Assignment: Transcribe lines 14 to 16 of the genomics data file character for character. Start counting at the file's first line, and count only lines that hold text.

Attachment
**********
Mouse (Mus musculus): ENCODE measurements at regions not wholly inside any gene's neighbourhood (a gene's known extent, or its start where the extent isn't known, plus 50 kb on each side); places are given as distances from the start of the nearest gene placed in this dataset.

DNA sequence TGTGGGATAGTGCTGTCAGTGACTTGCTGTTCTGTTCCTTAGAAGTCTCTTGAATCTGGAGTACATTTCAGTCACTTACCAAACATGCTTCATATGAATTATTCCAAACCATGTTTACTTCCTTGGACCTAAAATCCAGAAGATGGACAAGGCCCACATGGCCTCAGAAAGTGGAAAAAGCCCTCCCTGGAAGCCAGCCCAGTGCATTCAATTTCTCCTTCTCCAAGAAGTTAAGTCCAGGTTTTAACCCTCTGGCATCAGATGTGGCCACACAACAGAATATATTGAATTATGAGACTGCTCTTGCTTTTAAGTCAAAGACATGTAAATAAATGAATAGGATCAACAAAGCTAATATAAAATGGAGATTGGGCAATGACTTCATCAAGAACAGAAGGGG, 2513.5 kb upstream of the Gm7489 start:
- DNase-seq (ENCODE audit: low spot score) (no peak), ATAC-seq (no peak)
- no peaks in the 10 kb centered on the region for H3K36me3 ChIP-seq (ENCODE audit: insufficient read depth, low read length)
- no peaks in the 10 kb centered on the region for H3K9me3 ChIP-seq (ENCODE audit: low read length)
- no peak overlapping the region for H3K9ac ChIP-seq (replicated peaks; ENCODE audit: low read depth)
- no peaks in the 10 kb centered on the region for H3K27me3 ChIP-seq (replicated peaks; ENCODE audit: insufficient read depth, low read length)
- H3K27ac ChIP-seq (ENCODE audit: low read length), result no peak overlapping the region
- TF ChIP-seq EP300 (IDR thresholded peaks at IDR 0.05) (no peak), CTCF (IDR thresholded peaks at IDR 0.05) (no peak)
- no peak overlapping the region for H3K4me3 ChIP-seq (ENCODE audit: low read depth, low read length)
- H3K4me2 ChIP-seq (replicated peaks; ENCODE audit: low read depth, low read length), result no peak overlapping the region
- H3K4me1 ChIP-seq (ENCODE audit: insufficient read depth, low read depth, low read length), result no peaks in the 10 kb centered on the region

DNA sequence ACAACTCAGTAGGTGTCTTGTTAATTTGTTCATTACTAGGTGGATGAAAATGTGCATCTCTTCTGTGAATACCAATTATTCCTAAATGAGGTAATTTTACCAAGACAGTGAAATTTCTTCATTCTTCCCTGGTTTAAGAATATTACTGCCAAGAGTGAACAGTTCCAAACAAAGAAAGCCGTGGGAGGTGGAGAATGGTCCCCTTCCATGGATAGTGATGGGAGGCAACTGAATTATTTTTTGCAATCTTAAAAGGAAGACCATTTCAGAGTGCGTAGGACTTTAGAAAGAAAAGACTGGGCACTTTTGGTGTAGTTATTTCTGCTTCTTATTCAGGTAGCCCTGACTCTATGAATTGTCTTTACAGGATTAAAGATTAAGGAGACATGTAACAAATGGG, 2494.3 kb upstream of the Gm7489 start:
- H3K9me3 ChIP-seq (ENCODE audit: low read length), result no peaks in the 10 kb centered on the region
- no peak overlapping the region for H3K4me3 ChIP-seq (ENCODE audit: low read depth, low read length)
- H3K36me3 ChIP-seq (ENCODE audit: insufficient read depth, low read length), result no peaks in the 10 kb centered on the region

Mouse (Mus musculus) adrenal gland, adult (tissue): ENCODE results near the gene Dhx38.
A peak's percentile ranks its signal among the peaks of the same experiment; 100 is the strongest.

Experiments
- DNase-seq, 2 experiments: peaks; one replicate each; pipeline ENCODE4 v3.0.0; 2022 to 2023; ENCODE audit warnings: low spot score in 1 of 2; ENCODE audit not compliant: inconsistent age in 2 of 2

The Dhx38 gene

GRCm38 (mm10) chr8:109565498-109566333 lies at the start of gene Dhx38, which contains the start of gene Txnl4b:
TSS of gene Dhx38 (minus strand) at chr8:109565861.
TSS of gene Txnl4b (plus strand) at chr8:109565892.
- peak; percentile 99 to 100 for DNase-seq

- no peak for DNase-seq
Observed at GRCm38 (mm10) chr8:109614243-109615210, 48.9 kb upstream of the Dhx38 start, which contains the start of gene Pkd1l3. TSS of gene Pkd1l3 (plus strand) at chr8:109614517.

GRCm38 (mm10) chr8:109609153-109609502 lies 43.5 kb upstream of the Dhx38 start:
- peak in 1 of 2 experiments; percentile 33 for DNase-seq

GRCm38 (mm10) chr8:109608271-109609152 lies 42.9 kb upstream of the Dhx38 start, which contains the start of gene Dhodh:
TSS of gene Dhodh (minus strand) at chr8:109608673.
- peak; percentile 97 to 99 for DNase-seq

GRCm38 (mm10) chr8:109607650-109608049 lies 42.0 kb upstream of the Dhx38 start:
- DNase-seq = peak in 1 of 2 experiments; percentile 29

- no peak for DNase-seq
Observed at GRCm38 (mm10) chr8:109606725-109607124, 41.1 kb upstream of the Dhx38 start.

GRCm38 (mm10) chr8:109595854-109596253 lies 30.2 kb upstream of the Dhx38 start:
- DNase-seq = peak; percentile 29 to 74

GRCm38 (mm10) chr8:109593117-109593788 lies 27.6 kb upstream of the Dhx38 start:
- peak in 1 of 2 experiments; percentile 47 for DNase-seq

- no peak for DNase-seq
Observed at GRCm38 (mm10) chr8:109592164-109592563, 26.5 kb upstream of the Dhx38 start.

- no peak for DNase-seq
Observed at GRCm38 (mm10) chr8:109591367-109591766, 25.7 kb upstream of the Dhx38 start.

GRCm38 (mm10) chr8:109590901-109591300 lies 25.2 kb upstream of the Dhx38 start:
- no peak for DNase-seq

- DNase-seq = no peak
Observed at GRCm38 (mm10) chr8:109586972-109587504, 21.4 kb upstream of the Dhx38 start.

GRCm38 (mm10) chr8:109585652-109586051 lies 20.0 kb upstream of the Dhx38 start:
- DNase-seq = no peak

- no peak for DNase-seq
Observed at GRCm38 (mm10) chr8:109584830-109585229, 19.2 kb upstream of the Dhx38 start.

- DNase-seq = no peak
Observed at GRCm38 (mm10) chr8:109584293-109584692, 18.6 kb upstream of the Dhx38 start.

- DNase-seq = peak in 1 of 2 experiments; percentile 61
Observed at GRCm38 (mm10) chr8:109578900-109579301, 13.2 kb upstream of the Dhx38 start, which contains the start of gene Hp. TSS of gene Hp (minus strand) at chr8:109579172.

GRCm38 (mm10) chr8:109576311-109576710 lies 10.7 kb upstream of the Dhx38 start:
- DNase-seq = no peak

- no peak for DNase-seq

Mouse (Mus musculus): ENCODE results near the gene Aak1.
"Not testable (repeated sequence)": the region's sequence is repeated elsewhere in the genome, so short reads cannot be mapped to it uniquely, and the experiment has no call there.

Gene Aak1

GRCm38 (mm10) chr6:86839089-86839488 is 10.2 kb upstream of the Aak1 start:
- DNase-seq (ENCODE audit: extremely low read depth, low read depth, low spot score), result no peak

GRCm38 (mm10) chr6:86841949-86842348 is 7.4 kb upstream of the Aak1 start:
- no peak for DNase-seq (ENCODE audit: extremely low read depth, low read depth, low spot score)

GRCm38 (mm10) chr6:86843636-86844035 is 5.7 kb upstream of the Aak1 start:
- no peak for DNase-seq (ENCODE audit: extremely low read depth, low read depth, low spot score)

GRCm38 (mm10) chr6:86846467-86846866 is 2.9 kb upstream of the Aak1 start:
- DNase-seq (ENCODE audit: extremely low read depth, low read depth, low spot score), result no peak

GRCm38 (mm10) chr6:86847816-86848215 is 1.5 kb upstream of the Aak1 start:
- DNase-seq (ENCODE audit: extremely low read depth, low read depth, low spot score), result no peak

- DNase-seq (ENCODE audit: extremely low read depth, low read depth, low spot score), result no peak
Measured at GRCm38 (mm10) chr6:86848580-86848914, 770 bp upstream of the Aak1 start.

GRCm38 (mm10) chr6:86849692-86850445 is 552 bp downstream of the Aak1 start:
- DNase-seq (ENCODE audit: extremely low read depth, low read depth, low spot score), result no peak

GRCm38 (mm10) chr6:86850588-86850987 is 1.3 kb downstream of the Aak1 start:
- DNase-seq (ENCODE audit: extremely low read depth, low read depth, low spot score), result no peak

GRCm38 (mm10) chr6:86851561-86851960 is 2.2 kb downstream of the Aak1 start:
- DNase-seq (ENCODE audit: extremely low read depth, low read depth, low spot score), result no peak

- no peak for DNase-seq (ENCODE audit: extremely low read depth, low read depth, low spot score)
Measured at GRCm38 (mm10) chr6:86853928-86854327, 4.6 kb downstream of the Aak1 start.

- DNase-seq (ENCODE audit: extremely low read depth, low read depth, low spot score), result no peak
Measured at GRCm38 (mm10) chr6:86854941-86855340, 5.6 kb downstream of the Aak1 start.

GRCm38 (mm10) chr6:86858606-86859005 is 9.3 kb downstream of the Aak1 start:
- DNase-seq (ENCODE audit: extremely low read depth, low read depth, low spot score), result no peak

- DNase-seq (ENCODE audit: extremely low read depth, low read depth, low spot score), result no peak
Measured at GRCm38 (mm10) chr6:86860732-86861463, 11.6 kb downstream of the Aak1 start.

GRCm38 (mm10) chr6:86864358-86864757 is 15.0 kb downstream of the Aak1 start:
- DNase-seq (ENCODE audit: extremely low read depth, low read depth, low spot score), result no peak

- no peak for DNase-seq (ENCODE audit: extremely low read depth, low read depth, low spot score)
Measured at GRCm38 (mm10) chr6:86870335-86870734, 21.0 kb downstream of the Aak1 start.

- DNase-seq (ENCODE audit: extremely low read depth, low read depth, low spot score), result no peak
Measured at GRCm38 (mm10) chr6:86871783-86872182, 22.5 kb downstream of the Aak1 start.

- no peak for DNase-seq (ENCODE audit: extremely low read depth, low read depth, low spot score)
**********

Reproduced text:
- H3K9me3 ChIP-seq (ENCODE audit: low read length), result no peaks in the 10 kb centered on the region
- no peak overlapping the region for H3K4me3 ChIP-seq (ENCODE audit: low read depth, low read length)
- H3K36me3 ChIP-seq (ENCODE audit: insufficient read depth, low read length), result no peaks in the 10 kb centered on the region